I Support Change the Date, but I Don’t Support #ChangeTheDate
A few days ago, I was walking with my parents and turned to them and said, “I’m really stressed.”
“Why?” Mum asked.
I replied, “I’m stressed about whether or not I should put up a post on Saturday about Australia Day.”
What a thing to be stressed about.
But let me explain.
“Change the Date” is such a conflicting topic for me. On one hand, I think that it is horrible to celebrate the day that colonisers forced their way onto land which was already inhabited by Aboriginal and Torres Strait Islander peoples. But I also want a day to celebrate the country my ancestors have created their life in.
I am not from Australian heritage. None of my direct ancestors were living in Australia before the 20th century. Our whole family recognises that the invasion of Aboriginal land was wrong, but we want to be able to celebrate that this country is the place that gave us safety, freedom and hope.
Our family escaped wars, destitute lifestyles and struggle and hardship to come to this country to provide a prosperous future for generations to come. For that, I am incredibly grateful, and I believe there should be a day to come together to celebrate this ‘Australian dream’ with the ancestors of the people who were here originally, the ancestors of the people who created the government, built cities and created the Australia we know now and the ancestors of the people who are in the same situation as my family.
While January 26 is not the right day, I do not agree with people who say there should be no Australia Day at all because we cannot let our future be so heavily dictated by our past.
I am a solution-focused person. I like to be able to identify a problem and find a solution immediately. What happened in 1788 was undeniably wrong beyond words. I come from Croatian descent and have heard the stories of the genocides committed against our people less than 30 years ago. But we cannot change what happened. Dr Emmett Brown isn’t here to help us with this one.
All we can do is look forward. I agree we should change the date, but I disagree that it should be the narrative. We shouldn’t be focusing on change the date. We should be focusing on a meaningful treaty with a definite action plan to close the gap and to improve the lives of Aboriginal and Torres Strait Islander people and to increase education to non-Indigenous Australians about the culture of the original dwellers of the Australian land.
Once we have a treaty, we should follow New Zealand’s lead and celebrate our treaty day. Celebrate what is unique about Australia, both the original culture and the new cultures which have been welcomed. We can still celebrate an Australia Day also — on the anniversary of federation on January 1st (and no need to take an extra public holiday given that we will have our treaty day too).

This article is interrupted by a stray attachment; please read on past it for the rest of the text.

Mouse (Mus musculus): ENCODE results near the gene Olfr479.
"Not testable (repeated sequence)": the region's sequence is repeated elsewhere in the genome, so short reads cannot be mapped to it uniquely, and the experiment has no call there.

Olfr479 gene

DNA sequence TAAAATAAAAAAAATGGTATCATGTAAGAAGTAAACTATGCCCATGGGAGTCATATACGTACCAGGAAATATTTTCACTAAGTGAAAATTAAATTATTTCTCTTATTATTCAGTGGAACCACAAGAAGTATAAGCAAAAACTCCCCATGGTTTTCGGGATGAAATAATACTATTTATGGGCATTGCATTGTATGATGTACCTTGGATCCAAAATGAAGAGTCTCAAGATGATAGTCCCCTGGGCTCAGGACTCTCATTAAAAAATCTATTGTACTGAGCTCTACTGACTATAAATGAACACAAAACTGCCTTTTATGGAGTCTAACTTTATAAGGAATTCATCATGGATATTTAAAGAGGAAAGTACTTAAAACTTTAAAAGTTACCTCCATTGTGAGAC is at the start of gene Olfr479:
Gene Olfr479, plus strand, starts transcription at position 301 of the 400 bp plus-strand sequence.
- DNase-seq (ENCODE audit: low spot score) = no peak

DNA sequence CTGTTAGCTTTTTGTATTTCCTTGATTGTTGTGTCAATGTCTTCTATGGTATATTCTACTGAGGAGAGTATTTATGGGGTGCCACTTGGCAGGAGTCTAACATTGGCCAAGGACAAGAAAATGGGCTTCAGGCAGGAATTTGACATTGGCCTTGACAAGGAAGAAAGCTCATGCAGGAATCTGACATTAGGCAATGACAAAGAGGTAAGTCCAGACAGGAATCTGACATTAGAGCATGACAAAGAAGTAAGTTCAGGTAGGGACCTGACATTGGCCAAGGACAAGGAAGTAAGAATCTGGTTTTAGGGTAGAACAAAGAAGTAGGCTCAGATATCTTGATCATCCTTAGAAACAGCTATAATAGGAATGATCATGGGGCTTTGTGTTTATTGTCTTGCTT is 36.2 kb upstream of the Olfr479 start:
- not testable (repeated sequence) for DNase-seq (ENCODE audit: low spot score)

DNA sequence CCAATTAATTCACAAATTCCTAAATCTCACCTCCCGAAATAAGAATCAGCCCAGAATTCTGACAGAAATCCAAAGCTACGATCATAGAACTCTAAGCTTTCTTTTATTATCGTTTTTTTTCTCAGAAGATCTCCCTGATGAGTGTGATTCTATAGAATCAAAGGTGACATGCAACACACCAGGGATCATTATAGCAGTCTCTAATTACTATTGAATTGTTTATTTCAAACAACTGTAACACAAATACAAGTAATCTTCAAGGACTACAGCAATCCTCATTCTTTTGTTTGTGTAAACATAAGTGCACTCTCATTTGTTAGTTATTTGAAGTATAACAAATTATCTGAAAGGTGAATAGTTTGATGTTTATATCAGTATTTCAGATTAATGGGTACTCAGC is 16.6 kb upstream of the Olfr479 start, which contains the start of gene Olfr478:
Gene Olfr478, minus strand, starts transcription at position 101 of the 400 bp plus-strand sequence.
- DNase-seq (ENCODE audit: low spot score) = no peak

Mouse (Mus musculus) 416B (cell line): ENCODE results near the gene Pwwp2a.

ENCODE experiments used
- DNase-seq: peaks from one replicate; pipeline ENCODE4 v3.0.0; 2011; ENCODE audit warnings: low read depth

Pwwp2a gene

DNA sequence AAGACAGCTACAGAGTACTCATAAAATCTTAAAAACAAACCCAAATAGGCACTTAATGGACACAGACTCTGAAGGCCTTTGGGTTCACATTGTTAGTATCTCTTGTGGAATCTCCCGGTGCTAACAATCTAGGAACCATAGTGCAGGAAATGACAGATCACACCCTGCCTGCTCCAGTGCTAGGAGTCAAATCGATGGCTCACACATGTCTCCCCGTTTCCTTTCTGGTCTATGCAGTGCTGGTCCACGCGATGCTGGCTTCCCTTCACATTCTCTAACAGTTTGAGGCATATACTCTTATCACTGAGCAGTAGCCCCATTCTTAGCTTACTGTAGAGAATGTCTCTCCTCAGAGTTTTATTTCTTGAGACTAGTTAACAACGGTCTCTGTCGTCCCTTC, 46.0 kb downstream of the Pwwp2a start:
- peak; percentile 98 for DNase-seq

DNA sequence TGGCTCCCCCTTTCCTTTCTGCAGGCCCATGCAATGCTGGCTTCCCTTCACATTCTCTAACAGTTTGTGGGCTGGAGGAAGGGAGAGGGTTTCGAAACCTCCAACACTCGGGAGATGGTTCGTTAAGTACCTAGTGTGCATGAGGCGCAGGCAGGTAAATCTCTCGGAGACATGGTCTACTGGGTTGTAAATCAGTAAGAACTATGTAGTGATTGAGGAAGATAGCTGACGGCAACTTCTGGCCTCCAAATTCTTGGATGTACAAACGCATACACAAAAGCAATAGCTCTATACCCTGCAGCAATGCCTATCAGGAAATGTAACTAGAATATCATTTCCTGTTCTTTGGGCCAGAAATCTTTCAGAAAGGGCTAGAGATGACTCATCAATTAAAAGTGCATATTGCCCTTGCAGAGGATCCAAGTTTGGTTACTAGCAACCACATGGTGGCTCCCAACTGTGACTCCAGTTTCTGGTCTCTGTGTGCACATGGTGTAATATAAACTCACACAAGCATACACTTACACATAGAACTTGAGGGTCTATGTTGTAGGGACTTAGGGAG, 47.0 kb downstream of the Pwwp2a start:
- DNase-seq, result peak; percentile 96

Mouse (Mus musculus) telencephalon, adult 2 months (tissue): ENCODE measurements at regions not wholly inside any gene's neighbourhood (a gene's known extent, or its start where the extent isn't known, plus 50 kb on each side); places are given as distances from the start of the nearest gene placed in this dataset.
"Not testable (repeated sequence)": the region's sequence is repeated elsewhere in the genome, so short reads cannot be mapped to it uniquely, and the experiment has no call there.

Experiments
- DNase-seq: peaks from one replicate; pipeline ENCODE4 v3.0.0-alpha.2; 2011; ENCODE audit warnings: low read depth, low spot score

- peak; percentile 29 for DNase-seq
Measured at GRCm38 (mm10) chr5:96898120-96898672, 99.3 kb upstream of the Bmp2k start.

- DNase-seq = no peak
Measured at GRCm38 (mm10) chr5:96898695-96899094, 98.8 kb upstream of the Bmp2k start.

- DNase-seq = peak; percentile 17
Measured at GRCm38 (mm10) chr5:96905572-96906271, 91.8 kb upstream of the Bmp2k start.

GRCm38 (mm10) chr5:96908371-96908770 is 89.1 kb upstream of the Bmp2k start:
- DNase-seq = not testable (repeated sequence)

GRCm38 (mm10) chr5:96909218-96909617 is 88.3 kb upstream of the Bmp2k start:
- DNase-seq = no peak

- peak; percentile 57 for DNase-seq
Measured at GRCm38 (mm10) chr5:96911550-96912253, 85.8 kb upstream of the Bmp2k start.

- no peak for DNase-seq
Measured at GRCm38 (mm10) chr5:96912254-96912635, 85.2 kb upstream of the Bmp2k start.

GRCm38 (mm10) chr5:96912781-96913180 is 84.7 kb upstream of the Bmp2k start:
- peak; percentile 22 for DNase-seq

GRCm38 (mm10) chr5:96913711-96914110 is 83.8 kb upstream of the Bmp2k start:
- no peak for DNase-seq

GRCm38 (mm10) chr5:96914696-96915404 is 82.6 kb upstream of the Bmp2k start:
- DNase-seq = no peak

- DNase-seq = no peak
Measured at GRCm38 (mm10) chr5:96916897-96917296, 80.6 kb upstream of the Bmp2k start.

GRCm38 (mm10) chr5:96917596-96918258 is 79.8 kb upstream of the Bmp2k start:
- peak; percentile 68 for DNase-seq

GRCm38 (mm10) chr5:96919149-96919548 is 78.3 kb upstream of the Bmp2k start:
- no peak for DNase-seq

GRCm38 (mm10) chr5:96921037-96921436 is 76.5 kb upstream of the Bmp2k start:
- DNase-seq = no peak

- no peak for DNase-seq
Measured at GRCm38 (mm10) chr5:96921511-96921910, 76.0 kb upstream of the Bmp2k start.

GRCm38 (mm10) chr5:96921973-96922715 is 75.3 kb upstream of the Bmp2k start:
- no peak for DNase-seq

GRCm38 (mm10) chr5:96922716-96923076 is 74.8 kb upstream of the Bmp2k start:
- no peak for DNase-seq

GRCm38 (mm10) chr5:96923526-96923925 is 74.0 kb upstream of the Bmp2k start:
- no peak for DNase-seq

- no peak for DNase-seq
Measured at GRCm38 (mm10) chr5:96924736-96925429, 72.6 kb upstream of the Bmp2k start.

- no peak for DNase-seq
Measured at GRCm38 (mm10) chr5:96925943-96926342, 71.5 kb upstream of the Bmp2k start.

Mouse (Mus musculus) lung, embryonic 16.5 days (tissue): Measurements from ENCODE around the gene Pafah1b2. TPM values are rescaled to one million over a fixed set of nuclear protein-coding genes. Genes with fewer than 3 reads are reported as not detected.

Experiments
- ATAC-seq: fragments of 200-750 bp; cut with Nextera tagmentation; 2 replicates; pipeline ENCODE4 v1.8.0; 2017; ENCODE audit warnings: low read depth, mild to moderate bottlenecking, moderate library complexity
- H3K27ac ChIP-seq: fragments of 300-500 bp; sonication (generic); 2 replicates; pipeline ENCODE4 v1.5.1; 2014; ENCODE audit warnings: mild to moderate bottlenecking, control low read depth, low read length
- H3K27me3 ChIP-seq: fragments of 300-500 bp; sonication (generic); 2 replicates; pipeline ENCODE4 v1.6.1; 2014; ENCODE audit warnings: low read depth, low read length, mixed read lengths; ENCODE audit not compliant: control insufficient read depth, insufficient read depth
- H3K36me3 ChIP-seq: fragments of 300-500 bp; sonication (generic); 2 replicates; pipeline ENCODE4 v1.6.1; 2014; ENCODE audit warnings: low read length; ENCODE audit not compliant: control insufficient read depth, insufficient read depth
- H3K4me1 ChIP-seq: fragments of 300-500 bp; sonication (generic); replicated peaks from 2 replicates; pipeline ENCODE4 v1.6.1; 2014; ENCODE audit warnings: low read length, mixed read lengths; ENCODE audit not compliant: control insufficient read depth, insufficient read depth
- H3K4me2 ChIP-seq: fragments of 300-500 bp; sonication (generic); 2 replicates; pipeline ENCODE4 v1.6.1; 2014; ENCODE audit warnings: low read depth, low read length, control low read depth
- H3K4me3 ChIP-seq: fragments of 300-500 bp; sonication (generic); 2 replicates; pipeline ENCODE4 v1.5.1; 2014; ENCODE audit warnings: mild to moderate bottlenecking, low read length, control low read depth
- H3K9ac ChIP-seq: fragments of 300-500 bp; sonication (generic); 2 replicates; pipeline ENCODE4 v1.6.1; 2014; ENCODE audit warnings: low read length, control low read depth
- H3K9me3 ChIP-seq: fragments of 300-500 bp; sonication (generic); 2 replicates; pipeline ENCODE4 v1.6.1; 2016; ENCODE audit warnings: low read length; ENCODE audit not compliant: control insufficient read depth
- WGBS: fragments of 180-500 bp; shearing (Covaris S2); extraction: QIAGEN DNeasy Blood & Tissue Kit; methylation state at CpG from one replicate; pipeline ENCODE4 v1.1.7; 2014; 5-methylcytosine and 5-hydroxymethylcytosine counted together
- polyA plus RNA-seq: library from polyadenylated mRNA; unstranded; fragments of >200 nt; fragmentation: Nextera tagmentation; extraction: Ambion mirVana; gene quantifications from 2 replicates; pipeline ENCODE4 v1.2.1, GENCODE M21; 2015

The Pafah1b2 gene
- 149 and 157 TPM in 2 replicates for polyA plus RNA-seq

The idea of changing the date is important, but we need to be focusing on tangible progress. A treaty will make a real difference as well as give us a date on which we can mostly agree (there will always be a couple opposed to the idea). Of course, I am a huge advocate for keeping treaty day in summer because I like the idea of being able to celebrate what it means to be Australian in a swimsuit and thongs by the nearest body of water, enjoying the day with a BBQ of some kind… and the best time to do that is, of course, in summer.
It has been almost 11 years since Kevin Rudd’s formal apology to Aboriginal and Torres Strait Islander people. It’s time to back that up with real action. And I’m not talking about another throw away symbolic gesture like changing the date — although it is an important concept — I’m talking about a real plan which covers every aspect of life for Indigenous Australians.
There’s no surprise when I say I believe this plan is already laid out for us in the United Nations’ 17 Global Goals for Sustainable Development and their associated 169 targets which can be measured against 232 indicators. The goals cover everything from poverty alleviation to health and nutrition to education to gender equality to employment to incarceration. Every single aspect of life is addressed.
So it’s time, Australia. It’s time we make treaty. It’s time we make a real plan, not just some symbolic gesture with no real outcome. It’s time we set ourselves goals and targets which can be achieved within a given timeframe to ensure that we are leaving no one behind — especially the original inhabitants of this land.
What will I be doing this Australia Day? I’m celebrating my family. I’m celebrating the sacrifices they made to give their offspring and future generations a better life. I’m celebrating the fact that we have been given opportunities to prosper, to live safely and to be happy. But I am not forgetting the people who lost loved ones on this day 231 years ago. I am not forgetting that the people who should have asked to enter into a peaceful coexistence are often marginalised in society. And I am hoping that we can initiate positive actions towards a better future through recognising the past mistakes but not letting them dictate what lies ahead.
This article merely expresses my opinions. I do not claim that my opinion is the right one. This article is intended as a conversation starter, and I encourage people to engage with me, so I can learn more. I especially want to hear from people of Aboriginal and Torres Strait Islander descent as I believe their voice in this debate is the most important.